We’re having a pretty good discussion about Nortel over here, as we try to decide whether Roger Martin’s stern lecture in Monday’s Globe about How The World Really Works is, you know, reality-based. Results so far are inconclusive. Meanwhile, two more thoughts, of perhaps varying orders of seriousness, on this whole business.
• Does Research In Motion really want to be in the business of arguing for national preference for tech firms and their intellectual property? RIM operates in 195 countries. It has already sought growth through takeovers of strategic firms, and while the case that comes most readily to mind, Certicom, was Canadian, RIM will surely want to buy out promising smaller firms abroad from time to time. So it maybe shouldn’t be arguing now, in Canada, that such takeovers should be forbidden.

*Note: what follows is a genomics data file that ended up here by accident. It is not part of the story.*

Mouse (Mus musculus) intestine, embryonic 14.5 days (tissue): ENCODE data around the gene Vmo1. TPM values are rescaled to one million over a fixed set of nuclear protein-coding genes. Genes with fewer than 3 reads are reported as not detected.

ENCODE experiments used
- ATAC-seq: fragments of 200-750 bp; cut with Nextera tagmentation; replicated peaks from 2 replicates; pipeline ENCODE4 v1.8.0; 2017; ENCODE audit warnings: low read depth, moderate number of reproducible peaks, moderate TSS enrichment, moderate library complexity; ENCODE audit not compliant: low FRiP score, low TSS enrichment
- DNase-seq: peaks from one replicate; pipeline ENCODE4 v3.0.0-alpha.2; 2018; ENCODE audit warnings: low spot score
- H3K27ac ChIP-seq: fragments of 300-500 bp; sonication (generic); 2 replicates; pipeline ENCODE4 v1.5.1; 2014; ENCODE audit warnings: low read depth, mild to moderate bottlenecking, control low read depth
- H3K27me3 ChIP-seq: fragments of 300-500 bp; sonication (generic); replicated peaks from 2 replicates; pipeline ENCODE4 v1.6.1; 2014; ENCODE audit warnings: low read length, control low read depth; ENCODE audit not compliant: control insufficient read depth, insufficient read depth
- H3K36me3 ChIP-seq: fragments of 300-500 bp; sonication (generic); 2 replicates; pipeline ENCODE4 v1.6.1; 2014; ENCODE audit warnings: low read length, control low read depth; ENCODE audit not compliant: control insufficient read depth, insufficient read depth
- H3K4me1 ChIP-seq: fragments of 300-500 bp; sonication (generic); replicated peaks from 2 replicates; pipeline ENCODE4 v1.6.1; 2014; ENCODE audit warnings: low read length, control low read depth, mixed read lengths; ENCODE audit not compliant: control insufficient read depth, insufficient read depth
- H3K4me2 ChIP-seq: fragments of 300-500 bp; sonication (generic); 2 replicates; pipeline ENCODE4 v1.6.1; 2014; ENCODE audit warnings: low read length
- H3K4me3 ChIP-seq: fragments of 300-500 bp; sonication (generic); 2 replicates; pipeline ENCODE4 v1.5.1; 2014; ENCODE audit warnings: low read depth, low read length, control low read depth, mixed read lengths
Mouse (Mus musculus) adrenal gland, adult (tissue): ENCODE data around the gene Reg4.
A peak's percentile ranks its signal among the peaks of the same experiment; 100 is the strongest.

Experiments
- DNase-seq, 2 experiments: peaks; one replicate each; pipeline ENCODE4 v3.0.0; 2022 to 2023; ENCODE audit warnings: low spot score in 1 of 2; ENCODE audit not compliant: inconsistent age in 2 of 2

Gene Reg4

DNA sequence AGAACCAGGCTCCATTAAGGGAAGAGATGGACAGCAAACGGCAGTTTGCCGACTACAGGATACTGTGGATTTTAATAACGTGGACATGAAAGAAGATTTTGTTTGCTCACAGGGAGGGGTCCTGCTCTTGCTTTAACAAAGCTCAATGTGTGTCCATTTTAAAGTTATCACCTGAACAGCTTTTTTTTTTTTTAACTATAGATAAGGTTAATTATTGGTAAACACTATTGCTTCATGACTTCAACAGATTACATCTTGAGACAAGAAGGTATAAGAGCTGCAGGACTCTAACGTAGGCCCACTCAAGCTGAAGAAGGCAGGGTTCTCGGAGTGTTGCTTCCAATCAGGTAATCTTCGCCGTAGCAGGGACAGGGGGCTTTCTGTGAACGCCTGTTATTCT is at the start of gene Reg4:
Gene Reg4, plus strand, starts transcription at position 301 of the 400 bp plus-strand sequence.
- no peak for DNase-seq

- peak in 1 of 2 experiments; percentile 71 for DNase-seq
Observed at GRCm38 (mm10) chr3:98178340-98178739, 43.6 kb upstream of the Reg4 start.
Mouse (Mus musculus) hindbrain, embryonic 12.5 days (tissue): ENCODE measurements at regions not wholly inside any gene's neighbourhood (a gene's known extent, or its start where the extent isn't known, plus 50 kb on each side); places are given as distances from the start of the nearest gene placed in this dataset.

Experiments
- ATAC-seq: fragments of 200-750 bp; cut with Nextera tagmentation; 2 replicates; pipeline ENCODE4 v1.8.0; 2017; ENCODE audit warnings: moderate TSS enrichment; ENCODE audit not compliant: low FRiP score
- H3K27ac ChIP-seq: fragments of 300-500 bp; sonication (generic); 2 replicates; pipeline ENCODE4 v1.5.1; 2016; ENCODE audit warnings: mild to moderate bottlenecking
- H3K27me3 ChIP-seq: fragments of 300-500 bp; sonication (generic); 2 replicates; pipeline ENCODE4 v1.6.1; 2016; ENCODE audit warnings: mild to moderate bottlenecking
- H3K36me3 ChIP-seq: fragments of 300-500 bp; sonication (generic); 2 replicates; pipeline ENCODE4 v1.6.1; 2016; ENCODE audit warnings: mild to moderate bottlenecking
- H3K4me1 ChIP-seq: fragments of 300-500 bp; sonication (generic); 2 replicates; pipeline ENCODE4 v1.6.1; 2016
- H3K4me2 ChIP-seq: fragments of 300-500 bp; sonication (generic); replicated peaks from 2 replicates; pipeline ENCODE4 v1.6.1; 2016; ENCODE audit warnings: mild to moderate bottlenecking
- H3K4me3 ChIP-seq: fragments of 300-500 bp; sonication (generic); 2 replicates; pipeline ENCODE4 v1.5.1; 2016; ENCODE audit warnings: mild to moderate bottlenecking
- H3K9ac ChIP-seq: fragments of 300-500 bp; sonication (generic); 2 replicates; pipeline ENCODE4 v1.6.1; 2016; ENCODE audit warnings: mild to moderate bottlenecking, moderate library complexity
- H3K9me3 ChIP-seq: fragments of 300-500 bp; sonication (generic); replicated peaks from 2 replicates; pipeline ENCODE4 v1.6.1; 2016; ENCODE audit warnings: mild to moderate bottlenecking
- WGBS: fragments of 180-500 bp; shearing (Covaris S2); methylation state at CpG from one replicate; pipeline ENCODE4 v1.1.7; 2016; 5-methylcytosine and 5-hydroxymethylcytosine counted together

• Don’t “the Nortel patents” function as a perfect MacGuffin in this story? As the Hitchcock scholars among you know, a MacGuffin is that rare and prized object that everyone desires so much it drives the plot of a movie. It’s best if its nature isn’t explained too specifically. It’s just…the thing everyone wants. The Lost Ark. The Maltese Falcon. The oscillation overthruster. The briefcase. The Nortel patents. By God, Smithers, don’t you see? We’ve got to get our hands on the Nortel patents before the Swedes do….